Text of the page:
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Ye are the salt of the earth: but if the salt has lost his savor, wherewith shall it be salted? It is thenceforth good for nothing, but to be cast out, and to be trodden under foot of men.

April 12, 2014

3911LgThere is something truly divine about the way our Lord took the most common and simple ingredients of life and transformed them into lenses through which Christians could see the world and their role in it anew. Salt was already an integral part of world civilization whose value has been acknowledged throughout the history of mankind. Without salt, there could be no ritual meal to seal a covenant. Without salt, no savory sacrifices among ancient peoples could be made to bring propitiation for sins. Without salt, the great caravan routes in the East would not have been trodden. Without salt, the health of people and animals would be compromised. Without salt, food can become tasteless and even worse spoiled before it can be consumed.

Among all these rich associations surrounding this most essential mineral, the Lord Christ especially focuses upon salt as a seasoning and a preservative in comparing His disciples to it. According to Origen, “the rest of humanity can be conceived of as the earth, and believers are the salt, because the earth is preserved because of their belief” (Commentary on Saint John, Book 6, chapter 38). The faith of the Christian should enhance whatever is good and nourishing in the world and preserve it by infusing it with the divine life that Christ brought to this world. That inward faith is to be expressed outwardly through loving compassion, selfless concern for others, and all the virtues encompassed by the Beatitudes. As Saint John Chrysostom remarked, “one should be useful not only to oneself, but also to many others. Christ declared this plainly when He called us salt… Again salt is not an astringent to itself, but braces up those parts of the body which have been wounded and prevents them from decomposing and perishing” (Homily on those who had not attended the assembly).

To be the salt of the earth, then, is to be a healing presence, a preserving presence, and a seasoning presence among our brothers and sisters, whom ever they may be. Not that we are saviors. There is only one Savior. Again Saint John Chrysostom makes this clear when he wrote about the Apostles as the salt of the earth: “Did they restore the decayed? By no means, for it is not possible to do any good to that which is already spoiled by sprinkling salt on it. Rather, they salted that which had already been restored, committed to their charge, and freed from that ill savor, so that those souls might maintain and preserve the freshness that they had received from the Lord. To be set free from the rottenness of sins was the good work of Christ, but to no longer return to it again was the purpose of the apostles’ diligence and travail” (Homily 15 on Matthew).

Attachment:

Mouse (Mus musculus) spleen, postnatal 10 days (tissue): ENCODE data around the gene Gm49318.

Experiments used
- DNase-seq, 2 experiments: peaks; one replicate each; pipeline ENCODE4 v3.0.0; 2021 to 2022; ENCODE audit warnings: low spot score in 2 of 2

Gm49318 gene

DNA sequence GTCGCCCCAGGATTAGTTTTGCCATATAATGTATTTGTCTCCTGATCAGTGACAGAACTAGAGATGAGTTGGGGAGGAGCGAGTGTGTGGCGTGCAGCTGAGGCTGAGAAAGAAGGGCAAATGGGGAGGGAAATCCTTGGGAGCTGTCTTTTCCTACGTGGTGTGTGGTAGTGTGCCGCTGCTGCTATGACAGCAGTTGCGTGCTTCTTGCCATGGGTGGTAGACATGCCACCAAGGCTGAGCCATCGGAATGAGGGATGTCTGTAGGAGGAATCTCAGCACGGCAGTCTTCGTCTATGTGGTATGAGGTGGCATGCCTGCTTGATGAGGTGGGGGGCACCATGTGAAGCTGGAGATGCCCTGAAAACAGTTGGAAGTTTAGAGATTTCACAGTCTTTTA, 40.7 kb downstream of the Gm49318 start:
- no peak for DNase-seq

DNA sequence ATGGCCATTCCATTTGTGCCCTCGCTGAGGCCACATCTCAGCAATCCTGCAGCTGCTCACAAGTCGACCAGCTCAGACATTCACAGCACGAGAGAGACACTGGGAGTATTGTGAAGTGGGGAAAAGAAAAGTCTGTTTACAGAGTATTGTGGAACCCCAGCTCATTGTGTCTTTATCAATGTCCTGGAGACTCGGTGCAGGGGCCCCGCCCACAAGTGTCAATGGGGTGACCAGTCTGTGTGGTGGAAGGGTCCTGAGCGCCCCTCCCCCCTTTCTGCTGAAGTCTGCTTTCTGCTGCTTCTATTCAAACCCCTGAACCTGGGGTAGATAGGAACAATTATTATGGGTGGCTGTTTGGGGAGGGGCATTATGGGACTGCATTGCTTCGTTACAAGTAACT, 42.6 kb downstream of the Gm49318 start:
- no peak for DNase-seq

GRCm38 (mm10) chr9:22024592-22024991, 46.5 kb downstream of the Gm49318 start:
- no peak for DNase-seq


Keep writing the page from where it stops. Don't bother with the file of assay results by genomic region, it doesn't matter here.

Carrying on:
The sacred task of preserving Christ’s salvific work requires not only diligence and travail, but also watchfulness and vigilance as Saint Cyprian of Carthage notes in his comments on this Gospel passage. The value of salt is in its use where it is needed and when it is needed. Thus, Saint Cyprian writes, “Persecution and direct attacks are not the only sources of fear that can overwhelm and cast down the servants of God. In fact, caution is easier where danger is obvious, and the mind is prepared in advance for the struggle. The enemy is more to be feared and to be guarded against, when he creeps on us secretly; when, deceiving by the appearance of peace, he steals forward by hidden approaches… And so we are to foresee dangers lest we be caught in the nets of death on account of our lack of caution, that we may possess the immortality that we have received. But how can we possess immortality, unless we keep those commands of Christ whereby death is driven out and overcome, when He Himself warns us, and says, ‘If you will enter into life, keep the commandments?’ (Matthew 19:17)… Finally, these persons He calls strong and steadfast; these He declares to be founded in robust security upon the rock, established with immoveable and unshaken firmness, in opposition to all the tempests and hurricanes of the world” (On the Unity of the Church). So that one’s spiritual saltiness might not lose its savor, it is necessary to be aware not only of obvious and hidden temptations and dangers, but also to keep in mind the sure way to overcome them through obedience to Christ and His teachings.

To become indeed the Salt of the Earth, we must become people of faith and people of action. As Christ “came out, saw much people, and was moved with compassion” (Mark 6:34), we need to see where we can enhance the lives of others and preserve them in goodness. Through diligence and travail, through watchfulness and vigilance, we are to preserve the sacred deposit of Faith in our hearts. Ultimately, the possibility of becoming the salt of the earth is given to us through Christ’s victory over sin and death through His Cross and Resurrection. Through the Pascal Victory may we truly become as salt, white as snow with respect to sin and as translucent as glass with respect to the grace of God, preserving and seasoning the earth.

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